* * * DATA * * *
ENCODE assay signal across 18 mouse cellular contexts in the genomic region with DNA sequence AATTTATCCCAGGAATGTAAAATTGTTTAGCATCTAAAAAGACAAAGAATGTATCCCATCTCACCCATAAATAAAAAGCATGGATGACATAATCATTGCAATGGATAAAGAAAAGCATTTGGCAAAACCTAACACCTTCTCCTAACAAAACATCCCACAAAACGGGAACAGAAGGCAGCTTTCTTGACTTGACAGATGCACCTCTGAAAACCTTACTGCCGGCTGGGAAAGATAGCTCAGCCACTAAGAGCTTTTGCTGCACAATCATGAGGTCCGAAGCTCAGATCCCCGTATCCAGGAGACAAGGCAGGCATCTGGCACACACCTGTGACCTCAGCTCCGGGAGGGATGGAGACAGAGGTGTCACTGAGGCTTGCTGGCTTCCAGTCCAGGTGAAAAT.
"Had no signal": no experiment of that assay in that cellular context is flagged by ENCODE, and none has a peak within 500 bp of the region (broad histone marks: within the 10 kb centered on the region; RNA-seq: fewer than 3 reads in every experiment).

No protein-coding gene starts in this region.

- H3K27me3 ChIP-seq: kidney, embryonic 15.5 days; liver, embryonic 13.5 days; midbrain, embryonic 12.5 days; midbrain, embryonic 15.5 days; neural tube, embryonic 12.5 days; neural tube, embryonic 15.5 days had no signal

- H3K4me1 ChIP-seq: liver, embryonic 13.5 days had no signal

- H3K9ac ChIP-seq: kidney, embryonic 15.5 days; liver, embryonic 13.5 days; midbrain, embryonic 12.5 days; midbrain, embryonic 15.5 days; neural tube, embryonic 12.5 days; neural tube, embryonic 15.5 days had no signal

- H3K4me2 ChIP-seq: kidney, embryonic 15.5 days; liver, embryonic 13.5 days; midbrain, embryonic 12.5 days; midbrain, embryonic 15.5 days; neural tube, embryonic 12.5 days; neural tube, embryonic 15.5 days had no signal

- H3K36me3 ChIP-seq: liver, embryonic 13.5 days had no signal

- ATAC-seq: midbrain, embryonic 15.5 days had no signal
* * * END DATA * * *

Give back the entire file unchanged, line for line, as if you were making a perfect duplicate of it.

ENCODE assay signal across 18 mouse cellular contexts in the genomic region with DNA sequence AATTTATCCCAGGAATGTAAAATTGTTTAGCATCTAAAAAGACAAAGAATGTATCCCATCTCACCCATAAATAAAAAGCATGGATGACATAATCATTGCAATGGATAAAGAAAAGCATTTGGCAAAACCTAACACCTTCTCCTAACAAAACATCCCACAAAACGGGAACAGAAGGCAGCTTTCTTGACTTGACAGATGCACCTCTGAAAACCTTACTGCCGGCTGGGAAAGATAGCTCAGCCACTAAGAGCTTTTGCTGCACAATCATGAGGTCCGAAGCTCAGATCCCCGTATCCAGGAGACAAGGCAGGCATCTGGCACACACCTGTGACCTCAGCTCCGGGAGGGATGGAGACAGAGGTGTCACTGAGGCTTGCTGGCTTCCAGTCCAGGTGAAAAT.
"Had no signal": no experiment of that assay in that cellular context is flagged by ENCODE, and none has a peak within 500 bp of the region (broad histone marks: within the 10 kb centered on the region; RNA-seq: fewer than 3 reads in every experiment).

No protein-coding gene starts in this region.

- H3K27me3 ChIP-seq: kidney, embryonic 15.5 days; liver, embryonic 13.5 days; midbrain, embryonic 12.5 days; midbrain, embryonic 15.5 days; neural tube, embryonic 12.5 days; neural tube, embryonic 15.5 days had no signal

- H3K4me1 ChIP-seq: liver, embryonic 13.5 days had no signal

- H3K9ac ChIP-seq: kidney, embryonic 15.5 days; liver, embryonic 13.5 days; midbrain, embryonic 12.5 days; midbrain, embryonic 15.5 days; neural tube, embryonic 12.5 days; neural tube, embryonic 15.5 days had no signal

- H3K4me2 ChIP-seq: kidney, embryonic 15.5 days; liver, embryonic 13.5 days; midbrain, embryonic 12.5 days; midbrain, embryonic 15.5 days; neural tube, embryonic 12.5 days; neural tube, embryonic 15.5 days had no signal

- H3K36me3 ChIP-seq: liver, embryonic 13.5 days had no signal

- ATAC-seq: midbrain, embryonic 15.5 days had no signal